But how wisely on the other hand has the “ There are certain great Bible truths which pious German kept free from those vain sub. form the foundation of the Christian religion, tleties and unprofitable distincti 'ns, disputa. and are, in the proper sense of the word, the tions of science falsely so called, with which symbols (oupBoda) of the true Christian. He the conceit and rashness of phantasy has in who by a learned exegesis cozens these truths all ages perverted the simplicity of the faith out of the Bible, may make of it what he delivered to the fathers ! What an advance, pleases; but he has no vocation to put him. for instance, from the bigotry of Byzantine self forward as a teacher of the religion of faith, when an “eternally august ” TheodoChrist. These symbols are, that " (1). The natural tendency of human rea.
sius or Justinian could define a Christian to son, when left to itself, is to depart ever fur. be synonymous with an Athanasian,t and ther and further from true ho ss, and from stamp the minute differences between Ocòróxos the knowledge of the truth, and to lead man- and XPlototókos as the passport to heaven or kind into temporal and eternal perdition. hell! Not that Stilling was indifferent, or
(2). Every individual is bound continually to strive after a constantly increasing * Das Heimweh, Iter band, p. 663. Werke, sanctification; and this by means of a firın vol. iv. and unremitted faith in Jesus Christ and his + Χριστιανός έστι και πιστευαν μιαν είναι θεοτητα εν ίση plan of redemption, an unceasing watchful. εξουσια του Πατρός, του Υιού και του Αγίου Πνεύματος και ness and unwearied struggle against every the first words of the Basilicon. And in the Ne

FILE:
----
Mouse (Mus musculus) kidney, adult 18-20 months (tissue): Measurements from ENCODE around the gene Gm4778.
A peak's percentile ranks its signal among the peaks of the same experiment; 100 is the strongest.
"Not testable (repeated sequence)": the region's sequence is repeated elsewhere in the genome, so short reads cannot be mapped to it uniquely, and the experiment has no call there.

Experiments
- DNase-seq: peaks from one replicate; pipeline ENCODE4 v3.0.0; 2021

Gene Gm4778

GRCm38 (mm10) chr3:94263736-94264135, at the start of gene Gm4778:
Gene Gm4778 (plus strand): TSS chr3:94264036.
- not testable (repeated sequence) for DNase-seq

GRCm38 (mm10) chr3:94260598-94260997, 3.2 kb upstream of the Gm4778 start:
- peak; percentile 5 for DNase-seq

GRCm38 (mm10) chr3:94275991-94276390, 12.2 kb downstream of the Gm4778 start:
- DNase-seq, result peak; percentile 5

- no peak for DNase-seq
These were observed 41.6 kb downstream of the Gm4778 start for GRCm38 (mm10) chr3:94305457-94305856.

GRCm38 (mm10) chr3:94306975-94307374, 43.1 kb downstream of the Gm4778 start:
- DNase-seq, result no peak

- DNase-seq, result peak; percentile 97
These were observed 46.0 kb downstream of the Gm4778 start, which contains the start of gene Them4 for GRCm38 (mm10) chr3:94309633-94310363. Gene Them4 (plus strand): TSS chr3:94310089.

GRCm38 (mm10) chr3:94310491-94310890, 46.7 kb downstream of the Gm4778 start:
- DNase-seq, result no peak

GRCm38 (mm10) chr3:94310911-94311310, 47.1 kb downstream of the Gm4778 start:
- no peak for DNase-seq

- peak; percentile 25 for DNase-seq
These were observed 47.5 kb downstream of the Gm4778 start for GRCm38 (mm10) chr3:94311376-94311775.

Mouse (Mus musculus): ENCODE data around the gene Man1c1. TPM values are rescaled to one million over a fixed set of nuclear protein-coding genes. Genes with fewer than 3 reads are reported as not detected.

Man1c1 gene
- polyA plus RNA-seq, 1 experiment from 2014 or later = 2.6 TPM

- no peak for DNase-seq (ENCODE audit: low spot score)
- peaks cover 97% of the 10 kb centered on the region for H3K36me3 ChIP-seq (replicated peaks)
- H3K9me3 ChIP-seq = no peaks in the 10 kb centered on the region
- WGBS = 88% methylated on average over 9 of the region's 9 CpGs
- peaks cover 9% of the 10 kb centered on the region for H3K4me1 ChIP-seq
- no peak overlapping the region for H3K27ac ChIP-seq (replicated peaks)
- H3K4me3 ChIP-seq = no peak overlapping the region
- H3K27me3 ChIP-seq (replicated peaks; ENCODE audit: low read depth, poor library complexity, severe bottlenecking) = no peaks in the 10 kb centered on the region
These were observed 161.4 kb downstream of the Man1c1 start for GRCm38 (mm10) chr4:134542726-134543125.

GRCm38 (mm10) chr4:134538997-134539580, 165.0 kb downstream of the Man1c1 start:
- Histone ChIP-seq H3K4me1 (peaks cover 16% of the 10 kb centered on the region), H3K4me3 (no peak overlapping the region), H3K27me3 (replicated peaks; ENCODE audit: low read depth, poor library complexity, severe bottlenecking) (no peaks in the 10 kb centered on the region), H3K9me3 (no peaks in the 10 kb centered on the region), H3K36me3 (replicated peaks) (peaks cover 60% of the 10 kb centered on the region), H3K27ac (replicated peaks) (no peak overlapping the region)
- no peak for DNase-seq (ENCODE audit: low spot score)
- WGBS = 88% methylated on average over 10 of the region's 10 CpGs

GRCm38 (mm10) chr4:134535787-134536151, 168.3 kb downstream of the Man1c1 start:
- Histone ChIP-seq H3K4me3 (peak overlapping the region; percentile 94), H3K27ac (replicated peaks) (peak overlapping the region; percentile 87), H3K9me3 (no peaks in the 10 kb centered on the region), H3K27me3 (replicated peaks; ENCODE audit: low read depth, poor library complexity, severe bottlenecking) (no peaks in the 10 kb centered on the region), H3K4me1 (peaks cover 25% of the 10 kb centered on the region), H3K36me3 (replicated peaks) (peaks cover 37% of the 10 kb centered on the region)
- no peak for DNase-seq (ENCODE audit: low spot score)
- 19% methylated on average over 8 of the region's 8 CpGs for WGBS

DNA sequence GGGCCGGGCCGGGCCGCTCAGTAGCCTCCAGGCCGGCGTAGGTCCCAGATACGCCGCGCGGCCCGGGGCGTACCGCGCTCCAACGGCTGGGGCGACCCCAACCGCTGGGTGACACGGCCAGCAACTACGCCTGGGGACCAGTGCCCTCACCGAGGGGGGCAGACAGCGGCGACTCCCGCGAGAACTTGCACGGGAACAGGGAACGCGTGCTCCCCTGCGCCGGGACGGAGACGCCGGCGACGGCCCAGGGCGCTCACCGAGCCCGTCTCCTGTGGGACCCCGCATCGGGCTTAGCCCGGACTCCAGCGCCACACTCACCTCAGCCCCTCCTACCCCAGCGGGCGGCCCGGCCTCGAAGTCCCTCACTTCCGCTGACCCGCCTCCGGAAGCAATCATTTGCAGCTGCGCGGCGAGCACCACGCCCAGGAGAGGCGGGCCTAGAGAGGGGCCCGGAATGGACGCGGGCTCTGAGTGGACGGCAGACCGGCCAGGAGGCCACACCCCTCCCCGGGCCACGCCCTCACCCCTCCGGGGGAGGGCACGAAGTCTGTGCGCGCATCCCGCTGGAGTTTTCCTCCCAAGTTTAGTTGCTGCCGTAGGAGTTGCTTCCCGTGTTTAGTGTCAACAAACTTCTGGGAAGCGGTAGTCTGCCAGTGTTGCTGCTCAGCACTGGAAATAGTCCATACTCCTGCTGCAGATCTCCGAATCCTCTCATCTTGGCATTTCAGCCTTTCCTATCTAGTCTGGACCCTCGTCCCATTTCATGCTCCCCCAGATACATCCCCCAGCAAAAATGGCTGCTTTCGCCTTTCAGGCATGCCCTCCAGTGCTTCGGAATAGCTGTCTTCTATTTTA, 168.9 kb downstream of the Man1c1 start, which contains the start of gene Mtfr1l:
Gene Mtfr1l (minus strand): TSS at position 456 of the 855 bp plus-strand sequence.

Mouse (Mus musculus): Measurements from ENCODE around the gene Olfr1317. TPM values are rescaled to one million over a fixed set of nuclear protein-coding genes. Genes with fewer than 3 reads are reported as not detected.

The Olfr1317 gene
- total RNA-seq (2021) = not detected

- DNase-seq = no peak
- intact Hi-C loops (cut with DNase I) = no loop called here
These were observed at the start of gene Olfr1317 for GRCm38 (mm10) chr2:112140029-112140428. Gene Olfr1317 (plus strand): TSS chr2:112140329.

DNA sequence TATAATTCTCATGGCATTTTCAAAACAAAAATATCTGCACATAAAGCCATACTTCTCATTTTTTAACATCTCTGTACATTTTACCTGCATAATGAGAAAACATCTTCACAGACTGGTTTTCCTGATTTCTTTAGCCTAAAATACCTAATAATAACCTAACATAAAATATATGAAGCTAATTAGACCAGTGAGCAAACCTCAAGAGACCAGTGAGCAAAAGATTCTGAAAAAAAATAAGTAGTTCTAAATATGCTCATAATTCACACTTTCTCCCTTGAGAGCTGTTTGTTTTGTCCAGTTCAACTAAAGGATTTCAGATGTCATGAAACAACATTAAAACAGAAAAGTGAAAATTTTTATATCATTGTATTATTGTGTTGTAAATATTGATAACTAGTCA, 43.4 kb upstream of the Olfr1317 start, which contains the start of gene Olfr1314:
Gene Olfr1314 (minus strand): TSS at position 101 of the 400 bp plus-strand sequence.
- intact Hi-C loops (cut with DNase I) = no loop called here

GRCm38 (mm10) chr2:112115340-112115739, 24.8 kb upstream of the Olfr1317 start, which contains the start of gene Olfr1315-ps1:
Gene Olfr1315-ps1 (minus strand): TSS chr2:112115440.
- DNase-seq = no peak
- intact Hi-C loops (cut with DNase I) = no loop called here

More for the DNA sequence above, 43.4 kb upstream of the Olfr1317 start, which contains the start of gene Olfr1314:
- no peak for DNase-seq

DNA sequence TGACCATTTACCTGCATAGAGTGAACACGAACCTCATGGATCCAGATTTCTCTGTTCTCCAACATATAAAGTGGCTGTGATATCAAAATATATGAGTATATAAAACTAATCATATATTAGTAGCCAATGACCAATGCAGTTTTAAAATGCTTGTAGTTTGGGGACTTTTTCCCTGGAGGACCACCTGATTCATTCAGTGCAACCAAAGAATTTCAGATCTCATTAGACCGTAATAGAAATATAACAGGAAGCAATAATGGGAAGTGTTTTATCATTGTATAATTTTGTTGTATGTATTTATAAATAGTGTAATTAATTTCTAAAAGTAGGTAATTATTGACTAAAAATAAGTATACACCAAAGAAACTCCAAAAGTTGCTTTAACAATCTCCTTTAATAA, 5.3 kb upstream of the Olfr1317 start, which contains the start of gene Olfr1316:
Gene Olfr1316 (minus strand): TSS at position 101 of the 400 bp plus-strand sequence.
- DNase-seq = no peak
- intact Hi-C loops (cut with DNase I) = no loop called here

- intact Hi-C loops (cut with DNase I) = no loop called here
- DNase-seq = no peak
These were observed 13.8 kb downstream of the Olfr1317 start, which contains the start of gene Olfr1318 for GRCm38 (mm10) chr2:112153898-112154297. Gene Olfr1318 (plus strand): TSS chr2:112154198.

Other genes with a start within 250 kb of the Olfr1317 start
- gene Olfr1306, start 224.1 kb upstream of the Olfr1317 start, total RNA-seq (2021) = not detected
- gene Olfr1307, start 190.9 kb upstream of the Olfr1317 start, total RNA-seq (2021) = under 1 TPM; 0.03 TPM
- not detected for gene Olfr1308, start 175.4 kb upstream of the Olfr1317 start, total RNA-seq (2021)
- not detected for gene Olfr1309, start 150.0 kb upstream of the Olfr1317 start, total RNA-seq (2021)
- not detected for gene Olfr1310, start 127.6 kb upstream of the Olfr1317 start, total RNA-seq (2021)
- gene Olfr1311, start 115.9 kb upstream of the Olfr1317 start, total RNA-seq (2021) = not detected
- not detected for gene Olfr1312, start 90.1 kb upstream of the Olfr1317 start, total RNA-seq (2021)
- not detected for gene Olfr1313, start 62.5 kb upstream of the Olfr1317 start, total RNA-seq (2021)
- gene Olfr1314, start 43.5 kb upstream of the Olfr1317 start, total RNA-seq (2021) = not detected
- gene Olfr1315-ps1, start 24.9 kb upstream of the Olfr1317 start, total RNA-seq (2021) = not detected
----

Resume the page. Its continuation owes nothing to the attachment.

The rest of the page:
γαρ παρά τα ειρημενα δυξαζων αιρετικός έστι. These are sinful inclination, and constant prayer and mocanon of Tholius, tit. xii. c. 2, we have the submission to divine influences.
same doctrine expressed in much stronger phrase: " (3). He must believe in his heart, and 'Our dočaswv siváyıav tpiada èv pia Osornti lovevratov without wrath or doubting, that Jesus Christ | ούτε Χριστιανός λεγεται, αλλά άφρων εστι και αιρετικός from his resurrection to all eternity contin- kai áriuos kai Tipwoltai. In plain English, whoso
ever is not an Athanasian, is not a Christian.* Das Heimweb, vol. i. Werke, vol. iv. Judge not, that ye be not judged."